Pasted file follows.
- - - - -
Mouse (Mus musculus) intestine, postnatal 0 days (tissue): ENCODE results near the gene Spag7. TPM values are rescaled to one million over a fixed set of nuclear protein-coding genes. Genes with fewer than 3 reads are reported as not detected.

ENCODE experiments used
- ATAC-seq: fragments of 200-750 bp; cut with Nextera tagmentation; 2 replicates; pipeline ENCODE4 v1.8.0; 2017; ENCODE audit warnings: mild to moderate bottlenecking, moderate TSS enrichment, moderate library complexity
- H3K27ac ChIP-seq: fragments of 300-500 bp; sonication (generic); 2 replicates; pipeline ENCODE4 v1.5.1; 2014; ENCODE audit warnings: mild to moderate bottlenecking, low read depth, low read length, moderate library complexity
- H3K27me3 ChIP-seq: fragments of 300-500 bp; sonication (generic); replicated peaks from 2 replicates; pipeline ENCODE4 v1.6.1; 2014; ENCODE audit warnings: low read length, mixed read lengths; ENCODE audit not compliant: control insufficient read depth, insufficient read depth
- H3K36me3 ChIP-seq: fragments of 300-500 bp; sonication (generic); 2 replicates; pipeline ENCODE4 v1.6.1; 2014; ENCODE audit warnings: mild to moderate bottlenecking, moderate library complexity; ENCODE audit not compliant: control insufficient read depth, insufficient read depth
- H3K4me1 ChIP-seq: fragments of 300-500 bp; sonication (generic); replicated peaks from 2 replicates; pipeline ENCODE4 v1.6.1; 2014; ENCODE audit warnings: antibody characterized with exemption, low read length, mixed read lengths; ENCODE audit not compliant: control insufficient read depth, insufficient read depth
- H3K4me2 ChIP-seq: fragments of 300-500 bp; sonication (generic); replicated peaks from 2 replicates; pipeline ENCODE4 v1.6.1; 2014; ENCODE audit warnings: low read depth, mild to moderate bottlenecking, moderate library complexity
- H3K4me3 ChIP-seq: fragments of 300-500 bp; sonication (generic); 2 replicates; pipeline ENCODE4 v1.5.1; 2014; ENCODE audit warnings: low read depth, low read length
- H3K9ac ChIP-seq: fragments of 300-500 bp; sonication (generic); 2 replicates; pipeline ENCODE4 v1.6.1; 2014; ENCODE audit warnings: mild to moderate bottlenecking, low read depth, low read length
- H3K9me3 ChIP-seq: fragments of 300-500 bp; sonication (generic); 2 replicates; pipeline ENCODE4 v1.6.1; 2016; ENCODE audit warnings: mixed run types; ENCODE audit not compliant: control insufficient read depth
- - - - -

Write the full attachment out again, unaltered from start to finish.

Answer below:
Mouse (Mus musculus) intestine, postnatal 0 days (tissue): ENCODE results near the gene Spag7. TPM values are rescaled to one million over a fixed set of nuclear protein-coding genes. Genes with fewer than 3 reads are reported as not detected.

ENCODE experiments used
- ATAC-seq: fragments of 200-750 bp; cut with Nextera tagmentation; 2 replicates; pipeline ENCODE4 v1.8.0; 2017; ENCODE audit warnings: mild to moderate bottlenecking, moderate TSS enrichment, moderate library complexity
- H3K27ac ChIP-seq: fragments of 300-500 bp; sonication (generic); 2 replicates; pipeline ENCODE4 v1.5.1; 2014; ENCODE audit warnings: mild to moderate bottlenecking, low read depth, low read length, moderate library complexity
- H3K27me3 ChIP-seq: fragments of 300-500 bp; sonication (generic); replicated peaks from 2 replicates; pipeline ENCODE4 v1.6.1; 2014; ENCODE audit warnings: low read length, mixed read lengths; ENCODE audit not compliant: control insufficient read depth, insufficient read depth
- H3K36me3 ChIP-seq: fragments of 300-500 bp; sonication (generic); 2 replicates; pipeline ENCODE4 v1.6.1; 2014; ENCODE audit warnings: mild to moderate bottlenecking, moderate library complexity; ENCODE audit not compliant: control insufficient read depth, insufficient read depth
- H3K4me1 ChIP-seq: fragments of 300-500 bp; sonication (generic); replicated peaks from 2 replicates; pipeline ENCODE4 v1.6.1; 2014; ENCODE audit warnings: antibody characterized with exemption, low read length, mixed read lengths; ENCODE audit not compliant: control insufficient read depth, insufficient read depth
- H3K4me2 ChIP-seq: fragments of 300-500 bp; sonication (generic); replicated peaks from 2 replicates; pipeline ENCODE4 v1.6.1; 2014; ENCODE audit warnings: low read depth, mild to moderate bottlenecking, moderate library complexity
- H3K4me3 ChIP-seq: fragments of 300-500 bp; sonication (generic); 2 replicates; pipeline ENCODE4 v1.5.1; 2014; ENCODE audit warnings: low read depth, low read length
- H3K9ac ChIP-seq: fragments of 300-500 bp; sonication (generic); 2 replicates; pipeline ENCODE4 v1.6.1; 2014; ENCODE audit warnings: mild to moderate bottlenecking, low read depth, low read length
- H3K9me3 ChIP-seq: fragments of 300-500 bp; sonication (generic); 2 replicates; pipeline ENCODE4 v1.6.1; 2016; ENCODE audit warnings: mixed run types; ENCODE audit not compliant: control insufficient read depth